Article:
In 2014, ESPN aired one of the first commercials for the new College Football Playoff. In it, actors playing fans for dozens of teams across the country explain why the sport’s move from the BCS to a new championship system is such a welcome development. At one point, fans of schools such as Boise State, Hawai’i, and Utah—as well as DeSean Jackson, for some reason—proudly proclaim that there are “no more computers to keep us out!” You’ll notice that they are joined by fans of the Cincinnati Bearcats; if you follow college football, you already know why that’s funny.
Ah yes, The Computers. From 1998 to 2013, college football determined which teams would play for the national championship by using a formula created by the Bowl Championship Series. This formula included rankings produced by mathematicians. The most accurate way to describe these ranking systems would be to say they were algorithms or formulas, but during the 16 seasons that they were part of the championship selection process, they were always referred to as “the computers.” (Always. Always. Always.) It was as if desktops locked away in a lab somewhere were pumping out college football takes and were convinced your team was trash. I like to picture one of those cute little 2000s-era iMacs calling in to The Paul Finebaum Show.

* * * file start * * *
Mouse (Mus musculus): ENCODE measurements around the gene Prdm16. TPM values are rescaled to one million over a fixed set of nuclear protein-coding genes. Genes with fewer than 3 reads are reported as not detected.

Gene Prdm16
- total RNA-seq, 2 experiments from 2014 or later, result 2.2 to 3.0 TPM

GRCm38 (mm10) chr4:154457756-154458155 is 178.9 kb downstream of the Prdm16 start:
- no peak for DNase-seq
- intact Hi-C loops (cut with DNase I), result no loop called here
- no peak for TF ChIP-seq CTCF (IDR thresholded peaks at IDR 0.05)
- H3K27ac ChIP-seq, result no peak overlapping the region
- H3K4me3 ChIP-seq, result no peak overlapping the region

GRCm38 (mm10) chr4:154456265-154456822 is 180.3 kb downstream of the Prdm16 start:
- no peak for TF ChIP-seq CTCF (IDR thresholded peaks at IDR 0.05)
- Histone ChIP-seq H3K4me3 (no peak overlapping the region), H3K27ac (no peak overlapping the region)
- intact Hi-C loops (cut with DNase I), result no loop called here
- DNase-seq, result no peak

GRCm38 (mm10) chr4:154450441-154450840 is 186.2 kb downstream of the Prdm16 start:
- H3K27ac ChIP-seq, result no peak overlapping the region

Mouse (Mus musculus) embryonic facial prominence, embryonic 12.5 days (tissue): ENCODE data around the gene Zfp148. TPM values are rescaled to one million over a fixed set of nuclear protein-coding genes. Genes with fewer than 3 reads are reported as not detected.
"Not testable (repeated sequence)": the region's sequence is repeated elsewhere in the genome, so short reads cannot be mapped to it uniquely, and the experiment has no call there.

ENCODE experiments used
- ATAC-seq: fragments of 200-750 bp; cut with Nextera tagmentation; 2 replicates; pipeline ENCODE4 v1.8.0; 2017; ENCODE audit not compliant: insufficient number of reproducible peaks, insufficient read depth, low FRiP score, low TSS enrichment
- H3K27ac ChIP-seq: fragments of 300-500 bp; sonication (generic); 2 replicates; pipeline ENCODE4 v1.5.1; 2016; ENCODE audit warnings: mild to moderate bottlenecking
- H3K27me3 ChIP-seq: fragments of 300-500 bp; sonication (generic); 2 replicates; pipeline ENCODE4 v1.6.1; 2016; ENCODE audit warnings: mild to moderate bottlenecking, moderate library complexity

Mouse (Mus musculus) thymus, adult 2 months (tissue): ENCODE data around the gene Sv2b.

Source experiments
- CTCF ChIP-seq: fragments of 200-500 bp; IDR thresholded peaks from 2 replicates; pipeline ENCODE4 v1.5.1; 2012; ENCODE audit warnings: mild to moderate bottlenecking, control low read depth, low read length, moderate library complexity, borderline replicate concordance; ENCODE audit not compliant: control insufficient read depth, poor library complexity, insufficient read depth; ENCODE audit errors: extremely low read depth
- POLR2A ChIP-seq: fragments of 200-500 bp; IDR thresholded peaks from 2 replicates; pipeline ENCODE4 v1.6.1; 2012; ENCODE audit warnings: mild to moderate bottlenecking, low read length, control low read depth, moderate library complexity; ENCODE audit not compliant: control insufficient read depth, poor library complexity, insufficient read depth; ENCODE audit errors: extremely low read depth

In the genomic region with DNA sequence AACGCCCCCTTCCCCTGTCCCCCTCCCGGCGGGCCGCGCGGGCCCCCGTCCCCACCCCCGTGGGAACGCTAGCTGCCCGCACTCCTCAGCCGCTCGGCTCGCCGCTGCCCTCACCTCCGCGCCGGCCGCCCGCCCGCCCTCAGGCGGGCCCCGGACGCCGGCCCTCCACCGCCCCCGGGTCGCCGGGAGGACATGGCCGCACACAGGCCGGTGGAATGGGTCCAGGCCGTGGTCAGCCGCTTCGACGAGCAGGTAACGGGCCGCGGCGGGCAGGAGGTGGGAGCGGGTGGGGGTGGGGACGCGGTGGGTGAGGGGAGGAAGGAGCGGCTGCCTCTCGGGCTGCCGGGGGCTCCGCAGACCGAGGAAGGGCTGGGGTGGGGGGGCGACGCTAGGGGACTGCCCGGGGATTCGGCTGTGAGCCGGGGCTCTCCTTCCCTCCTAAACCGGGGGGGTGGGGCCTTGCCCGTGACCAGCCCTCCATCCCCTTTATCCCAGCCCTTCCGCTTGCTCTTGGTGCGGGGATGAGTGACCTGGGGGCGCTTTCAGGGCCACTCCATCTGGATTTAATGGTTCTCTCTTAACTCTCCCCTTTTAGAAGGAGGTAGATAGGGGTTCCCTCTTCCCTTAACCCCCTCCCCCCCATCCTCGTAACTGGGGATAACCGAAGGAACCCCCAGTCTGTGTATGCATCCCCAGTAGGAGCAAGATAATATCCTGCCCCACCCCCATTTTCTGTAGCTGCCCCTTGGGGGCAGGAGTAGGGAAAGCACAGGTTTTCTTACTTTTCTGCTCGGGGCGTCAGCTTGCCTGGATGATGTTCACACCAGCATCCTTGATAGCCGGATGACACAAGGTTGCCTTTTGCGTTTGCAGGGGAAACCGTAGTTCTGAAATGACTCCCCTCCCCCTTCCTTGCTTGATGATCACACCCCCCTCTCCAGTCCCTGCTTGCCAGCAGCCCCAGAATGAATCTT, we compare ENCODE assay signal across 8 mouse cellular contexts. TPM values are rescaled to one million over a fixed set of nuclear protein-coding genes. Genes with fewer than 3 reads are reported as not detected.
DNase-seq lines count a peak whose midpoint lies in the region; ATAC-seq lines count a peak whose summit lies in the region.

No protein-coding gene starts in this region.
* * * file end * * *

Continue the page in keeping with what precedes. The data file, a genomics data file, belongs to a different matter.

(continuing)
People hated The Computers. “If we’ve got to let a computer tell us who is the best team, we’ve got a major issue,” then–Florida State head coach Jimbo Fisher said in 2012. Former Oregon coach Chip Kelly once joked that the computers must be falling asleep before his Ducks kicked off in the Pacific time zone. In 2010, Los Angeles Times columnist Chris Dufresne asked, “Who died and made the computers king?” Even President Obama said he was “fed up with these computer rankings” and called for the sport to adopt a playoff.
But our hatred for The Computers was misguided. “The system, the BCS formula, was not necessarily the issue. It was the system it fed into,” says Asher Feldman, who runs BCS Know How, a Twitter account that attempts to reverse-engineer zombie BCS standings for present-day football seasons. “Choosing just two teams at the end of the season was the biggest fault of the system overall.”
Under the new College Football Playoff format, the number of teams involved in the championship picture has doubled, from two to four. That change has been great: Two of the seven champions in the playoff era have been teams seeded fourth, and would have been excluded from competing for a title under the old two-team format. But the method of selecting playoff teams—having a committee of 13 people decide who belongs in the field—is worse than the BCS in every other way. It is less transparent, more prone to biases and conflicts of interest, and more prone to be affected by one person’s bad opinions.